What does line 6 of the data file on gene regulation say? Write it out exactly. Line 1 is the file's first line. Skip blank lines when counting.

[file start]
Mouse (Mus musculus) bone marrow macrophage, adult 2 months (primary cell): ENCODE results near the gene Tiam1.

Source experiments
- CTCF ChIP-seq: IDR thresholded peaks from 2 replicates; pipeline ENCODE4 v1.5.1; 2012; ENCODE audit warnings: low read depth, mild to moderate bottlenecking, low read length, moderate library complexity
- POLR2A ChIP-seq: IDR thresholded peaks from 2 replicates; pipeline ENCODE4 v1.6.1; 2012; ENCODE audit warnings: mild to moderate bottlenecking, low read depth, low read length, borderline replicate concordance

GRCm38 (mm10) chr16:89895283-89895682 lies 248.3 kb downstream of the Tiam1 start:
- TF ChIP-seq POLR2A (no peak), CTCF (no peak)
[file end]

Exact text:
- TF ChIP-seq POLR2A (no peak), CTCF (no peak)